Campbell Soup Co., which uses genetically modified ingredients in many of its products, recently bought Plum Organics, a popular organic baby and toddler food brand. While Plum executives say the company will stay true to its mission within the Campbell’s fold, the organic and natural food industry has heard that song and dance before from companies including Kashi and Silk. Whether Plum will suffer the same fate remains to be seen, but history suggests a growing problem with remaining true to brand for independent food companies purchased by corporate giants.
Once purchased by mainstream umbrella corporation Kellogg’s, Kashi was called out for using genetically modified organism (GMO) ingredients. Silk quietly switched from organic to natural ingredients after its purchase by Dean Foods. Silk was further criticized for keeping the organic price of their products after the switch, prompting many to believe Silk would start using GMOs. Silk has since gained Non-GMO project certification for its beverage line, however.
Another Kellogg’s purchase, MorningStar Farms, lost customers after the sale by switching to GMO soybeans and sugar beets.
Numerous small green companies, however, have been quietly purchased by corporate giants and have yet to suffer tangible ill results:
- Honest Tea (sold to Coca-Cola)
- Burt’s Bees (Clorox)
- Odwalla (Coco-Cola)
- Cascadian Farms (General Mills)
- Stonyfield Farm (Groupe Danone)
- Tom’s of Maine (Colgate-Palmolive)
- Naked Juice (PepsiCo)
- Dagoba Chocolate (Hershey’s)
- Green & Black’s (Kraft Foods)
- The Body Shop (L’Oréal)
- Happy Family Brands (Groupe Danone)
- Blue Print and Ella’s Kitchen (Hain Celestial)
While some of the acquired companies suffered consumer backlash, the companies have yet to show signs of switching to GMO and unnatural ingredients of their corporate umbrella companies. The companies are prone to declining quality according to Wennonah Hauter of the Food & Water Watch. “This kind of consolidation eventually has a cost impact for consumers, as well as a quality impact,” Hauter, the nonprofit’s executive director, told eMagazine. Hauter added that corporate buyouts of socially minded companies hurts the fight against deregulation of GMO crops and maintaining strict organic standards.
Corporate-acquired companies have definitely switched sides in the natural food fight. Silk, Kashi, MorningStar Farms, Cascadian Farms, Odwalla and Naked Juice all opposed Prop 37, the initiative that would have required GMO ingredient labeling in California, had it passed last November.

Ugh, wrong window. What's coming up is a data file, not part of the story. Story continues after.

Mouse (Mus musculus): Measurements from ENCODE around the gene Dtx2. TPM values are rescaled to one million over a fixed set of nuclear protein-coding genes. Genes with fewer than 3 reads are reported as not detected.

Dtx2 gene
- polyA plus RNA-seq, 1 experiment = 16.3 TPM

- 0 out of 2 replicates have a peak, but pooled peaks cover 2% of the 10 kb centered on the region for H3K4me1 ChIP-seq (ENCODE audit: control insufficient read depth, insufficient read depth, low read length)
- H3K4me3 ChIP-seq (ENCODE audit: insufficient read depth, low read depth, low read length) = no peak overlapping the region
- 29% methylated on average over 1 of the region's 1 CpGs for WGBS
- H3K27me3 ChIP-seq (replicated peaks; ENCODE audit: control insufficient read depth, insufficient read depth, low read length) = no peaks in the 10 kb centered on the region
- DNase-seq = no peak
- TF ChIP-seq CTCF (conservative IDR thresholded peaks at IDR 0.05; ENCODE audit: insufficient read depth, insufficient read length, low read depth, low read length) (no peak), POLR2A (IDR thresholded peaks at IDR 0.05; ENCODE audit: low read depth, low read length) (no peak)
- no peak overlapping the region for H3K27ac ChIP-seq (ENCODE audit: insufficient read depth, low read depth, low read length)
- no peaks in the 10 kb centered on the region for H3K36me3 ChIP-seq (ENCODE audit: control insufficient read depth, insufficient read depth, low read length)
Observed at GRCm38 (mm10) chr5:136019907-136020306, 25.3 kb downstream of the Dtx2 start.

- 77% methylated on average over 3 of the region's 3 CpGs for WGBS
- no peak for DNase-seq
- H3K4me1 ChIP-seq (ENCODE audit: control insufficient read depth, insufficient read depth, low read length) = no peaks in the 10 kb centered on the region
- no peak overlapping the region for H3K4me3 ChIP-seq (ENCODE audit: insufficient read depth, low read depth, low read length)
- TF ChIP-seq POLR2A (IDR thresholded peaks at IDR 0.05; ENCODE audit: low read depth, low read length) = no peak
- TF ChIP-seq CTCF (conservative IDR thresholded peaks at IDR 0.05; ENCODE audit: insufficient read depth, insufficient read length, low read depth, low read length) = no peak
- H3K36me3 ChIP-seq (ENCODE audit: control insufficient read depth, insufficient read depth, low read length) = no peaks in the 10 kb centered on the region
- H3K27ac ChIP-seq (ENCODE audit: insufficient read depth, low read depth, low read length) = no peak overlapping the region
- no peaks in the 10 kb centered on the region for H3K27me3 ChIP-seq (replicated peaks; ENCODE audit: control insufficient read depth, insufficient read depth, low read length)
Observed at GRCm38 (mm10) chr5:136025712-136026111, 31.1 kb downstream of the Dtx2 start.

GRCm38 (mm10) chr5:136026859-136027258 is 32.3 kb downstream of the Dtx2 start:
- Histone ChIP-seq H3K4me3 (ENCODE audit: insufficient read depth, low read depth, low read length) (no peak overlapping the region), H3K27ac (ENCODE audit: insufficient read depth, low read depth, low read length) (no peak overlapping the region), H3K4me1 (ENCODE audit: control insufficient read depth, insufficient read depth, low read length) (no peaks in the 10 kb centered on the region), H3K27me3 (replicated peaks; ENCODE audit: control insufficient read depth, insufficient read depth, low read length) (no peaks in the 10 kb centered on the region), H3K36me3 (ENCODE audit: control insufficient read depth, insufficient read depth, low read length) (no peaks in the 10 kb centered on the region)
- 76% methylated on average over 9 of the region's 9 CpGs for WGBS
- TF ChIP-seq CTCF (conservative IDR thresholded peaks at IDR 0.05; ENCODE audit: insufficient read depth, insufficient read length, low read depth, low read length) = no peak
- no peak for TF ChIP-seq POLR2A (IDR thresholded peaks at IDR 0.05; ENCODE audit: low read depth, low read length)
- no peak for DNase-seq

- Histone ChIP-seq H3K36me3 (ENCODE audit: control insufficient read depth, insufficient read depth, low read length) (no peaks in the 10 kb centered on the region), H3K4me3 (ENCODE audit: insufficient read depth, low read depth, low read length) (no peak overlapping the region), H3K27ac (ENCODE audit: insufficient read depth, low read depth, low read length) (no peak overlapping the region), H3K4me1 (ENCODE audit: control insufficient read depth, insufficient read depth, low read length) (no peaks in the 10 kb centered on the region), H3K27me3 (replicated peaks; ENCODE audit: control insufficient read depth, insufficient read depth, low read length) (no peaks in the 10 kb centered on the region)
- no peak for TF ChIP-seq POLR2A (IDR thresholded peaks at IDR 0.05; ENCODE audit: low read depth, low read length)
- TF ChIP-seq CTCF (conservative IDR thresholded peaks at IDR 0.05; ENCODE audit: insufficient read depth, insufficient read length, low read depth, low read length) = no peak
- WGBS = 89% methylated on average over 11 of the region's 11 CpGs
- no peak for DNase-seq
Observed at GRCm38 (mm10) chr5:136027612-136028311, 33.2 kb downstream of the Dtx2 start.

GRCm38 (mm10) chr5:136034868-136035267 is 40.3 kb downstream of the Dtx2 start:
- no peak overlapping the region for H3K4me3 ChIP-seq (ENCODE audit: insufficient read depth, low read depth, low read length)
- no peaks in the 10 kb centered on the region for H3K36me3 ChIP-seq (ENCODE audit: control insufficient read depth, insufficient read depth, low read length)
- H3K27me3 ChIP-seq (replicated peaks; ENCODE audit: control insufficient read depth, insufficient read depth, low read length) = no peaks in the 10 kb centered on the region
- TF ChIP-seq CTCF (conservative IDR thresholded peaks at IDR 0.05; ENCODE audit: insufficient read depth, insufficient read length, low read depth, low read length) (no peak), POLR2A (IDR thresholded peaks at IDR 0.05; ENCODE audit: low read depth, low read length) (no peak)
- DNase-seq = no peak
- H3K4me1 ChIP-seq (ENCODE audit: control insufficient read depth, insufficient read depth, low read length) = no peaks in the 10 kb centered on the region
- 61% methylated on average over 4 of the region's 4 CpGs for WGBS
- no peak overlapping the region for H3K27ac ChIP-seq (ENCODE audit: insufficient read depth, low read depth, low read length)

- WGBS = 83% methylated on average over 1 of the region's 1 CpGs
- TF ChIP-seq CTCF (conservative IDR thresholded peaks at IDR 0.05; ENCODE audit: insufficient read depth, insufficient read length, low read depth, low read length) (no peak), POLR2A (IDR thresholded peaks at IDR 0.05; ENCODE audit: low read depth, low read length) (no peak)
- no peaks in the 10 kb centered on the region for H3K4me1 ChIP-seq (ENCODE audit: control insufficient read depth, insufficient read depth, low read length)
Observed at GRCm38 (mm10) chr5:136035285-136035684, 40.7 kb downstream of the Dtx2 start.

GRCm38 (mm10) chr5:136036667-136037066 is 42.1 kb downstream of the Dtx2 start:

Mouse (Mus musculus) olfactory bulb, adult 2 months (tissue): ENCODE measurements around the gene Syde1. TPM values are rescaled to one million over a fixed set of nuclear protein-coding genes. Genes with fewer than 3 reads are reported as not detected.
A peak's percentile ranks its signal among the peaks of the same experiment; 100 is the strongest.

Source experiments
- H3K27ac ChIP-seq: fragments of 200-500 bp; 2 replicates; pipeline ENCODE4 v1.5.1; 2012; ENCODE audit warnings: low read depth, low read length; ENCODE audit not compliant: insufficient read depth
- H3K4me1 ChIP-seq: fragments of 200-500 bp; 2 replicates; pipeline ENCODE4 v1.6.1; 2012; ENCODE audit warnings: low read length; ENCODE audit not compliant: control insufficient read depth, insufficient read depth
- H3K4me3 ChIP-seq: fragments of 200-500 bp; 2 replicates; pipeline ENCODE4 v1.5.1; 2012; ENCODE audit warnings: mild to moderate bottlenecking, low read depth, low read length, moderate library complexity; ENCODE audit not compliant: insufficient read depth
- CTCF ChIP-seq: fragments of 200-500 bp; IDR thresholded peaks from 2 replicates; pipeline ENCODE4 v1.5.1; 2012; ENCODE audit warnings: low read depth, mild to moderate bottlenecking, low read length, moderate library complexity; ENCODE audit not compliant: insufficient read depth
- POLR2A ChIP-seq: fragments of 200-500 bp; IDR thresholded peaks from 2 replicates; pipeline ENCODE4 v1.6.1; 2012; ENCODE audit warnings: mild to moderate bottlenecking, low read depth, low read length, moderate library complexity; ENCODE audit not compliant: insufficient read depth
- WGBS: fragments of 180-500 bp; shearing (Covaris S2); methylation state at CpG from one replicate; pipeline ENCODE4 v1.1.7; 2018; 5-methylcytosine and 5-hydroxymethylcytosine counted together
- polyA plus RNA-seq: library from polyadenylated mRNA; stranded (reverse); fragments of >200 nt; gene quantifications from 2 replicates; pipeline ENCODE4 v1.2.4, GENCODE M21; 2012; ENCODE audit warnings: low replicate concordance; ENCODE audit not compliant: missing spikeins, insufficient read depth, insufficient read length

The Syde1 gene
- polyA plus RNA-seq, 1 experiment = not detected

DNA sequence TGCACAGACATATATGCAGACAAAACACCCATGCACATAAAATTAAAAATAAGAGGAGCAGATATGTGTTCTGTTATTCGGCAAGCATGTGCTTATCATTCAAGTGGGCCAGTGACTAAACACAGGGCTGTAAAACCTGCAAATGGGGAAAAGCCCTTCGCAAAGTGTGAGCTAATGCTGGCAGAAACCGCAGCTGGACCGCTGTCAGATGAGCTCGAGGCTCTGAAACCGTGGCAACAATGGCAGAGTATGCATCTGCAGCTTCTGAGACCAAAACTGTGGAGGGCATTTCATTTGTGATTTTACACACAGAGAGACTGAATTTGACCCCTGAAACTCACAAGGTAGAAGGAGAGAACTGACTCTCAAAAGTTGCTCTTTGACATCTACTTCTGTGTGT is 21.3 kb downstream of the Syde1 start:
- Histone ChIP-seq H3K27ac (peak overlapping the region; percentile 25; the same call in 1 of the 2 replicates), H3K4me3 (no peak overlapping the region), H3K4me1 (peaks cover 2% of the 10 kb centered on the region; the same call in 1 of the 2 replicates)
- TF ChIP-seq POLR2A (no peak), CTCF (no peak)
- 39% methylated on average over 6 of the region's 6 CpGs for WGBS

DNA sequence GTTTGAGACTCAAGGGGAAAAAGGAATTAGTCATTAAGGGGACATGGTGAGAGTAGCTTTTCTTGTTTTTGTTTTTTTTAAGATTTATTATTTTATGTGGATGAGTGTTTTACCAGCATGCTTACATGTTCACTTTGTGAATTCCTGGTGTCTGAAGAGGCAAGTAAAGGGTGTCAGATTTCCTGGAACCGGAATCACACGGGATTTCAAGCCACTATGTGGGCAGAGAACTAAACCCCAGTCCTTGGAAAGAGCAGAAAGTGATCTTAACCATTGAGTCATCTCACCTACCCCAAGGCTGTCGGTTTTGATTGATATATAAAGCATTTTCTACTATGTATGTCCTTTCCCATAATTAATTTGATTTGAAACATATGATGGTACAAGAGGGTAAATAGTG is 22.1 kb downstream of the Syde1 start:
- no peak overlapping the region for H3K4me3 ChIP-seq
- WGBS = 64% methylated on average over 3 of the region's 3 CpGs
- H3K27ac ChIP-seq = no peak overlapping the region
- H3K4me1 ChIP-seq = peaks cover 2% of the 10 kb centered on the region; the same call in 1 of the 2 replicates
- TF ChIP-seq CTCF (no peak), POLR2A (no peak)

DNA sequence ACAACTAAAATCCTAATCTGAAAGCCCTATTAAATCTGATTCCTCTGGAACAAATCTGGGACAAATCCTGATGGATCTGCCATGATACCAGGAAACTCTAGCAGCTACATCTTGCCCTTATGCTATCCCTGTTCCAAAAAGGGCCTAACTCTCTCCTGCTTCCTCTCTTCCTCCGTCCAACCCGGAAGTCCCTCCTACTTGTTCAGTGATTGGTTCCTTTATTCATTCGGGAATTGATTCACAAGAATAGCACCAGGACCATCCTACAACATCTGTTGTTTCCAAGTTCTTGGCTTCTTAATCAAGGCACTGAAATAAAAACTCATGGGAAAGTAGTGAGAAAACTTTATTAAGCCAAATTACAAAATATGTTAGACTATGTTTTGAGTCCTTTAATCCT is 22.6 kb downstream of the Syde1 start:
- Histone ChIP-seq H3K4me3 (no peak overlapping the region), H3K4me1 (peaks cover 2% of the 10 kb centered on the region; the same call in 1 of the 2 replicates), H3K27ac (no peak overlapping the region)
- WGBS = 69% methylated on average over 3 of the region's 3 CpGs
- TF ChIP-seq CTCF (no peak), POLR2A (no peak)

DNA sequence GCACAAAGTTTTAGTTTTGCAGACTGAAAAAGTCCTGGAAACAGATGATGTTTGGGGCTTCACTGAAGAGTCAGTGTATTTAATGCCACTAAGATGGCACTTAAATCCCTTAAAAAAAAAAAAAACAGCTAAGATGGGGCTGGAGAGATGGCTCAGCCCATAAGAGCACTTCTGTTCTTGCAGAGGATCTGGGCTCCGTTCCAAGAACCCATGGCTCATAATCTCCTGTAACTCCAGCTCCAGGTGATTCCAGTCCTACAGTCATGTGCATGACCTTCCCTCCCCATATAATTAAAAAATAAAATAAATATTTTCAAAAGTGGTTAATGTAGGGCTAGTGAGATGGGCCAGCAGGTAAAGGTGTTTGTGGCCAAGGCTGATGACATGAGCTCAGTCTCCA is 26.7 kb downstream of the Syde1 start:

What Plum is Doing to Keep True to Brand
Campbell’s is keeping the Plum Organics brand operational as a distinct business, which will report to the Campbell North America division. Senior executives at Plum, including co-founder Neil Grimmer, will come under the Campbell umbrella. Grimmer will become president of Plum, reporting to Mark Alexander, president of Campbell North America. Grimmer will continue to operate Plum from its Emeryville, Calif., location.
Grimmer says that Plum’s mission will suffer no change in direction. “Plum was founded by a group of parents on a mission to give the very best food to our little ones. To date, we’ve made a huge impact serving over 200 million organic meals and snacks. Joining the Campbell family will allow us to amplify our mission to reach even more little ones on a global scale. We look forward to building an exciting future together,” Grimmer said in a press release.
The packaging and branding of Plum Organics also won’t be changed, Campbell Soup Co. CEO Denise Morrison told the Huffington Post. The move is expected to help distance the parent company from Plum and keep from alienating the baby food company’s loyal fan base.
Worried about GMOs in your baby or toddler food? Use the Food Shoppers Guide app to be in the know about GMOs in your food. And try our DIY Toddler & Baby Squeeze Pouch recipes to make your own organic fruit and vegetable pouches.
Image: Plum Organics